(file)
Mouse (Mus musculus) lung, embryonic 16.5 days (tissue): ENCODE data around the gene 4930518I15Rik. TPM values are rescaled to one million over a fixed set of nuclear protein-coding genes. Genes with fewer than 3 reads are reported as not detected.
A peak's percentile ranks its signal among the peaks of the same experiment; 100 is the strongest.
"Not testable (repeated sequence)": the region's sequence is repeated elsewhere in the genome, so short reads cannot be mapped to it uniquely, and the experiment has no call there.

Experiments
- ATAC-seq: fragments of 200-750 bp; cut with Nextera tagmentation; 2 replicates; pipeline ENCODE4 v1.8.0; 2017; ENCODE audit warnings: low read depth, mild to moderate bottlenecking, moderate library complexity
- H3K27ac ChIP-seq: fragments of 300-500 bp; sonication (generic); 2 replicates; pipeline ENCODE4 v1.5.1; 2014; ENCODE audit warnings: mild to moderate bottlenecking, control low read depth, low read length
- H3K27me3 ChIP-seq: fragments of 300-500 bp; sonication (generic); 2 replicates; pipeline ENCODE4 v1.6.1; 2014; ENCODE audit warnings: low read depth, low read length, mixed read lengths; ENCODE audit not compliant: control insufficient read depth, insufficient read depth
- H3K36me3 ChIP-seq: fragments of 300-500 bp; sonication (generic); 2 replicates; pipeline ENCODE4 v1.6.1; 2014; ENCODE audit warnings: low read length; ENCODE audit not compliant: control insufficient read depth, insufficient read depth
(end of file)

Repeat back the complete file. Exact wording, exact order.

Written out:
Mouse (Mus musculus) lung, embryonic 16.5 days (tissue): ENCODE data around the gene 4930518I15Rik. TPM values are rescaled to one million over a fixed set of nuclear protein-coding genes. Genes with fewer than 3 reads are reported as not detected.
A peak's percentile ranks its signal among the peaks of the same experiment; 100 is the strongest.
"Not testable (repeated sequence)": the region's sequence is repeated elsewhere in the genome, so short reads cannot be mapped to it uniquely, and the experiment has no call there.

Experiments
- ATAC-seq: fragments of 200-750 bp; cut with Nextera tagmentation; 2 replicates; pipeline ENCODE4 v1.8.0; 2017; ENCODE audit warnings: low read depth, mild to moderate bottlenecking, moderate library complexity
- H3K27ac ChIP-seq: fragments of 300-500 bp; sonication (generic); 2 replicates; pipeline ENCODE4 v1.5.1; 2014; ENCODE audit warnings: mild to moderate bottlenecking, control low read depth, low read length
- H3K27me3 ChIP-seq: fragments of 300-500 bp; sonication (generic); 2 replicates; pipeline ENCODE4 v1.6.1; 2014; ENCODE audit warnings: low read depth, low read length, mixed read lengths; ENCODE audit not compliant: control insufficient read depth, insufficient read depth
- H3K36me3 ChIP-seq: fragments of 300-500 bp; sonication (generic); 2 replicates; pipeline ENCODE4 v1.6.1; 2014; ENCODE audit warnings: low read length; ENCODE audit not compliant: control insufficient read depth, insufficient read depth